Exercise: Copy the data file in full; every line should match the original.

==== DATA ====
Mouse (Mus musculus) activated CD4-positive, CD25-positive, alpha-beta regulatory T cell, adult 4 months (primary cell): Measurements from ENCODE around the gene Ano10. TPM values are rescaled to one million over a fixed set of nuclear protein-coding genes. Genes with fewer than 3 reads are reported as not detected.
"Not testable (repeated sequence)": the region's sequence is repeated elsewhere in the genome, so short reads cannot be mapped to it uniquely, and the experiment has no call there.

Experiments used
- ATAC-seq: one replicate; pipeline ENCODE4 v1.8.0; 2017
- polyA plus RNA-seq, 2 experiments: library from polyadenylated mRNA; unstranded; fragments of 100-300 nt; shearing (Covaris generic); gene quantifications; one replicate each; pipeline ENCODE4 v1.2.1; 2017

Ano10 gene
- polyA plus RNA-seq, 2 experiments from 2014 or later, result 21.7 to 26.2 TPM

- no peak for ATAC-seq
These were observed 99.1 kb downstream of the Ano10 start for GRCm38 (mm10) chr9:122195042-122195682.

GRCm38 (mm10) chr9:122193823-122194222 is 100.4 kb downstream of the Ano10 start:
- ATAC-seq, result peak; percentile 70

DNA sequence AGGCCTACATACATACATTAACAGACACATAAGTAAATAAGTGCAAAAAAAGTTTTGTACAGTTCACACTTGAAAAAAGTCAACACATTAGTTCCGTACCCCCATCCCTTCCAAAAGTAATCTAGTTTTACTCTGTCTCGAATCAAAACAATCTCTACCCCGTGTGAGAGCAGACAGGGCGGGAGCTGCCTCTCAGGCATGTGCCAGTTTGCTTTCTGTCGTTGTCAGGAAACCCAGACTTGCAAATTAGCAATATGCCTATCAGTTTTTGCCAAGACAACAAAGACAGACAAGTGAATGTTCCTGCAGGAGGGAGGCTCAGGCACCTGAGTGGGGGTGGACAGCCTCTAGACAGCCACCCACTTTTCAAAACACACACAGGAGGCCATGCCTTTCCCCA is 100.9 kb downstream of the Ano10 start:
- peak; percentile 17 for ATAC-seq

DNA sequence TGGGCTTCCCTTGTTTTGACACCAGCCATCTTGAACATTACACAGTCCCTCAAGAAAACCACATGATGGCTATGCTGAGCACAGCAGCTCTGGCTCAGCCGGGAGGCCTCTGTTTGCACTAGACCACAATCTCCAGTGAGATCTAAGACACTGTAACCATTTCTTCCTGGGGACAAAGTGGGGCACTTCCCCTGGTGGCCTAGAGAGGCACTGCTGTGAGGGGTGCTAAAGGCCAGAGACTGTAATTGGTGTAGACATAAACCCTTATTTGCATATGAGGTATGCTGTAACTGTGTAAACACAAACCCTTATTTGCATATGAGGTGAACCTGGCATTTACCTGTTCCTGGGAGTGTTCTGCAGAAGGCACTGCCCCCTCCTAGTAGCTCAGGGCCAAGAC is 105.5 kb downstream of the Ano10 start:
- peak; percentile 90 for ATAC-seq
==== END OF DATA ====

Mouse (Mus musculus) activated CD4-positive, CD25-positive, alpha-beta regulatory T cell, adult 4 months (primary cell): Measurements from ENCODE around the gene Ano10. TPM values are rescaled to one million over a fixed set of nuclear protein-coding genes. Genes with fewer than 3 reads are reported as not detected.
"Not testable (repeated sequence)": the region's sequence is repeated elsewhere in the genome, so short reads cannot be mapped to it uniquely, and the experiment has no call there.

Experiments used
- ATAC-seq: one replicate; pipeline ENCODE4 v1.8.0; 2017
- polyA plus RNA-seq, 2 experiments: library from polyadenylated mRNA; unstranded; fragments of 100-300 nt; shearing (Covaris generic); gene quantifications; one replicate each; pipeline ENCODE4 v1.2.1; 2017

Ano10 gene
- polyA plus RNA-seq, 2 experiments from 2014 or later, result 21.7 to 26.2 TPM

- no peak for ATAC-seq
These were observed 99.1 kb downstream of the Ano10 start for GRCm38 (mm10) chr9:122195042-122195682.

GRCm38 (mm10) chr9:122193823-122194222 is 100.4 kb downstream of the Ano10 start:
- ATAC-seq, result peak; percentile 70

DNA sequence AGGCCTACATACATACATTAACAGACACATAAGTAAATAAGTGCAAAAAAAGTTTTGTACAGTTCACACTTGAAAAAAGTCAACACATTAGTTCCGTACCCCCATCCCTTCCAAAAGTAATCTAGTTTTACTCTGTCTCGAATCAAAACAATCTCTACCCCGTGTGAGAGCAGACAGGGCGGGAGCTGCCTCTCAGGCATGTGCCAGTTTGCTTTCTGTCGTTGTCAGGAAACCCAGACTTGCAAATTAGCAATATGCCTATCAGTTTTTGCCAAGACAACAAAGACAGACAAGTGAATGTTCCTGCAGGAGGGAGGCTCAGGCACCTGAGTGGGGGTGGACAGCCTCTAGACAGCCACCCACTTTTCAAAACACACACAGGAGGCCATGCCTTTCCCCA is 100.9 kb downstream of the Ano10 start:
- peak; percentile 17 for ATAC-seq

DNA sequence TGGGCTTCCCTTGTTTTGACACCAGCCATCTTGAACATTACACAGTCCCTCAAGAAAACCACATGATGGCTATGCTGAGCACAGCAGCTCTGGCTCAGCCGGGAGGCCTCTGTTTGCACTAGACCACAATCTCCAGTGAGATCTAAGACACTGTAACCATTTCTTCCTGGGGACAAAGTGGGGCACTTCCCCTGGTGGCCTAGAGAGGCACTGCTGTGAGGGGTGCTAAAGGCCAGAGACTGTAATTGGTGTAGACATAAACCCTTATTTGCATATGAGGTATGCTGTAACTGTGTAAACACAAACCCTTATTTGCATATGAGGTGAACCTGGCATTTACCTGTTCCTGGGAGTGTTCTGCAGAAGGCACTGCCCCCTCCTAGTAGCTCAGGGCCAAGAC is 105.5 kb downstream of the Ano10 start:
- peak; percentile 90 for ATAC-seq